Show up and bring your chair. Continue doing it, both at home and at work. But always have a seat at the table, especially when decisions are being made: Gurmeet Kaur, Digital Transformations Leader

Gurmeet Kaur

Gurmeet Kaur is an avid visionary and planner, leading with clear strategies and goals to ensure alignment across large enterprise environments as well as creating the much-needed structure across startups. As a certified Gallup StrengthsFinder coach, she leverages team strengths to build high performing teams that deliver ever-increasing levels of performance.

An entrepreneurial, goal-oriented problem solver with experience leading digital transformations across industries spanning startups, Fortune 500, government and non-profits, she is instrumental in driving change through strong data and analytical skills, technical background and marketing expertise.

In an exclusive conversation with CPO Innovation, Gurmeet Kaur debunks the old-age myth that as a woman, you need to make a choice between career and family. She also shares the benefits of greater gender diversity in organizations and what men can do to help correct the leadership imbalance between men & women.

Here are the excerpts of the interview.

CPO Innovation: As a way of introducing yourself, can you start off by telling us a little bit about your career and your journey to finding yourself with where you are today?

Gurmeet Kaur: As I reflect back at my career, I think of my career in three phases:

My initial phase was focused on a strong educational foundation in Computer Science. I started my early career as a programmer. A couple of years under my belt and a strong skillset in dynamic, data-based websites, I founded a consulting company offering technical services to mid-size companies. A tough pregnancy and a sick kid took me out of the industry for a couple of years and when I returned back to the industry, I was a better fit on the business side. The federal sector helped build my consulting expertise, and I had the opportunity to lead initiatives through the entire life cycle, usability to launch and operations.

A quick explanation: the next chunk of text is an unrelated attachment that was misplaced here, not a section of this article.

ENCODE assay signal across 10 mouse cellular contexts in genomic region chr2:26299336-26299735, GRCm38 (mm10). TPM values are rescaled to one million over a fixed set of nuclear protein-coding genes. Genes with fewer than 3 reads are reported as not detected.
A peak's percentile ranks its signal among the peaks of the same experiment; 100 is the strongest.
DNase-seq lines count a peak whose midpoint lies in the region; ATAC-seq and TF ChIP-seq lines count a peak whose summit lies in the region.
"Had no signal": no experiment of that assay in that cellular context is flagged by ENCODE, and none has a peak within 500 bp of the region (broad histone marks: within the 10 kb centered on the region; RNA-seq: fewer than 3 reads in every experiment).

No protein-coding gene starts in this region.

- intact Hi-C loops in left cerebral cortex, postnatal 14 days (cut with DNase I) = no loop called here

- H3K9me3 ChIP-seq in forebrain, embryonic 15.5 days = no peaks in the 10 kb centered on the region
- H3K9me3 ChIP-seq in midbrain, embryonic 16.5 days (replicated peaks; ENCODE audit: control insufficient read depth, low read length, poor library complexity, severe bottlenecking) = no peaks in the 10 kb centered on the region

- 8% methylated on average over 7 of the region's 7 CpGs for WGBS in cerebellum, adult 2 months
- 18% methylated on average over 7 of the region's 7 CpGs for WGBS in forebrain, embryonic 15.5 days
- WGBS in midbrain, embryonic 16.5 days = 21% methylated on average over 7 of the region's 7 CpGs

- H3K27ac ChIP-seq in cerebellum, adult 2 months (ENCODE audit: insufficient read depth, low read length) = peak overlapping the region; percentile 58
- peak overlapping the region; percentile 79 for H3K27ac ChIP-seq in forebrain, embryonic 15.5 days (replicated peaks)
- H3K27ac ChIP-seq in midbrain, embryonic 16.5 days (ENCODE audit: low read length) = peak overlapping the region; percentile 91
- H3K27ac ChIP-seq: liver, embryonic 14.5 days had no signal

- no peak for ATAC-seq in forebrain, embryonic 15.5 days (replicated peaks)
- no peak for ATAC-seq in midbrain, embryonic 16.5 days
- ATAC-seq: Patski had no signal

The next phase was purely organic when I accepted a position with a startup as their Web Products Manager. I learned how to make business and marketing decisions for products, and work with engineers to build it. My manager moved to Marriott and asked me to join her. My technical skills combined with my business acumen as well as the knack for building great customer experiences gave me the chance to build a dynamic campaign management framework, personalization, stand up The Ritz Carlton Rewards, enhance transaction emails, and lead digital integration of major hotel brands. 

This phase also introduced my love and natural knack for data-based decisions, as well as my passion for coaching. In my most recent role, I oversaw the consumer-facing digital strategy for the biggest US-based non-profit including web, app, email and social channels. I also had an opportunity to work on some new emerging businesses and bring data within digital to help understand the end-to-end omnichannel consumer journey. 

My next and hopefully not the last phase is currently being defined. With my daughters in college, I am an empty-nester. My biggest priority has always been my family and this is the first time I get to think about what I really want to do next. I want to take a few risks, explore new ideas. I am also in the midst of writing my first book. I am excited and eager to find out where this will take me.

CPO Innovation:  What have been the turning points in your career?

Gurmeet Kaur: When I look back at my career, it feels like I choreographed it for success. But in reality, each step was unplanned but a turning point bringing me closer to where I am now. When I look back, the biggest turning points were:

  1. Having kids and taking time off to nurse a sick child helped me understand that I feel incomplete without my work. I love what I do. I am a better mom for my daughters cause I am showing them they can do both, you do not have to choose over the other.
  2. Taking an impromptu opportunity with the startup where I met my friend, manager, mentor. Now that I reflect back, this friend has been at the grassroots of major inflection points in my life and my roles as a writer, a coach and digital products. 
  3. Getting certified as a coach showed me how I hold myself back and how I can unleash my potential.

CPO Innovation: How significant has mentorship been in your journey?